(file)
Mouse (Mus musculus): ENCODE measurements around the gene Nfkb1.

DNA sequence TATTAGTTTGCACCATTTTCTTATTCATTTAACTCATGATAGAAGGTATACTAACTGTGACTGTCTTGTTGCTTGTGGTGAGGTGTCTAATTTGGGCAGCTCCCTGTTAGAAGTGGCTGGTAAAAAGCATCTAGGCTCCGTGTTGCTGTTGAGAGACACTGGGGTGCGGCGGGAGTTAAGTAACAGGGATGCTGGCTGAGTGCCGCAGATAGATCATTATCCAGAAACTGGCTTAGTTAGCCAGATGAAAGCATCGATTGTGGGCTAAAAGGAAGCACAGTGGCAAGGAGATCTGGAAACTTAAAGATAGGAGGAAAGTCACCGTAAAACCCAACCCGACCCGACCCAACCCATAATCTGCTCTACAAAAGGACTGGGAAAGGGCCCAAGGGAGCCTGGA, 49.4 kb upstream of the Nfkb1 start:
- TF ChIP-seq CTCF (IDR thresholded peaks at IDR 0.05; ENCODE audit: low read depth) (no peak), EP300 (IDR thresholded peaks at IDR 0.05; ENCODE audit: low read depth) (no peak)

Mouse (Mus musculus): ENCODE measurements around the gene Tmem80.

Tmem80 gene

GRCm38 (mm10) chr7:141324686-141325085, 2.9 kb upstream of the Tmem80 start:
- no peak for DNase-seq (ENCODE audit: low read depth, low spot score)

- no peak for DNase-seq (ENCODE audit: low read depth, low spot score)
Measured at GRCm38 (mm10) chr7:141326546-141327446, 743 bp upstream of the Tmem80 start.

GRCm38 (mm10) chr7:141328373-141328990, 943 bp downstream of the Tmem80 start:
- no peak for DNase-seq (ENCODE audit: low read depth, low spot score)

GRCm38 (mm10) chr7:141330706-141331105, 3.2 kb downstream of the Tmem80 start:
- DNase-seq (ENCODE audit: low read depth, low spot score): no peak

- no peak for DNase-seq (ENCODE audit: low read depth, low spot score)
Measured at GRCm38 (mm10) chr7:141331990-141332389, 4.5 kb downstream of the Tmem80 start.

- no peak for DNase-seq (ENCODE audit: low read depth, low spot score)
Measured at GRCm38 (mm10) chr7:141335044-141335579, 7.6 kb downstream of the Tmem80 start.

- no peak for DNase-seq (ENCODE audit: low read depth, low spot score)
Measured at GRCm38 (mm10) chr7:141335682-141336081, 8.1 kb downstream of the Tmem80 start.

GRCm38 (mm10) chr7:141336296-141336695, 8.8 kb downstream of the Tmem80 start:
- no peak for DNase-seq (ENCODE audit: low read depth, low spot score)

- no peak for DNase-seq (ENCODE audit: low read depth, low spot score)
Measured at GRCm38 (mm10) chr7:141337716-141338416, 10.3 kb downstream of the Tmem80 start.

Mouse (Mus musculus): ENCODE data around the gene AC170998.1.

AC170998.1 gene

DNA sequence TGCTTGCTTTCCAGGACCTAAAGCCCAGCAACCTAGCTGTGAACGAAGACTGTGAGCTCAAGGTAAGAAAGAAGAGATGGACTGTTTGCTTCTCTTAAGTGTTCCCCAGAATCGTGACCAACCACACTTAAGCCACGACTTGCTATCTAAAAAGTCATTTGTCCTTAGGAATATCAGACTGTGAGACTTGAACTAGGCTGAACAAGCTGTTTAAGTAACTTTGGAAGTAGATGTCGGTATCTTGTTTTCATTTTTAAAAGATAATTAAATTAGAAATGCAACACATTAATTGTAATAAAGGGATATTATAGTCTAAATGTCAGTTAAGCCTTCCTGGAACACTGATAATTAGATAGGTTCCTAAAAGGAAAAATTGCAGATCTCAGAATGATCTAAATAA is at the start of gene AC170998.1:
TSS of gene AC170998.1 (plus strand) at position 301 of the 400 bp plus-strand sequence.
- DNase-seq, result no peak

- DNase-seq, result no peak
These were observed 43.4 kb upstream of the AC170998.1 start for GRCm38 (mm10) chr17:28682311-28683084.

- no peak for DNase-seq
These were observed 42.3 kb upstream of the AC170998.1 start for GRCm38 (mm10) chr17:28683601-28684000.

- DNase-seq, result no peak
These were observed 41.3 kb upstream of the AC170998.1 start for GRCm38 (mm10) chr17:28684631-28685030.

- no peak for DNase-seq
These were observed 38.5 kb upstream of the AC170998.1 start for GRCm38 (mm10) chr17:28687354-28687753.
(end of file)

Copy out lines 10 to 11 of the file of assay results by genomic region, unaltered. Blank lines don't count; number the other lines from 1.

GRCm38 (mm10) chr7:141328373-141328990, 943 bp downstream of the Tmem80 start:
- no peak for DNase-seq (ENCODE audit: low read depth, low spot score)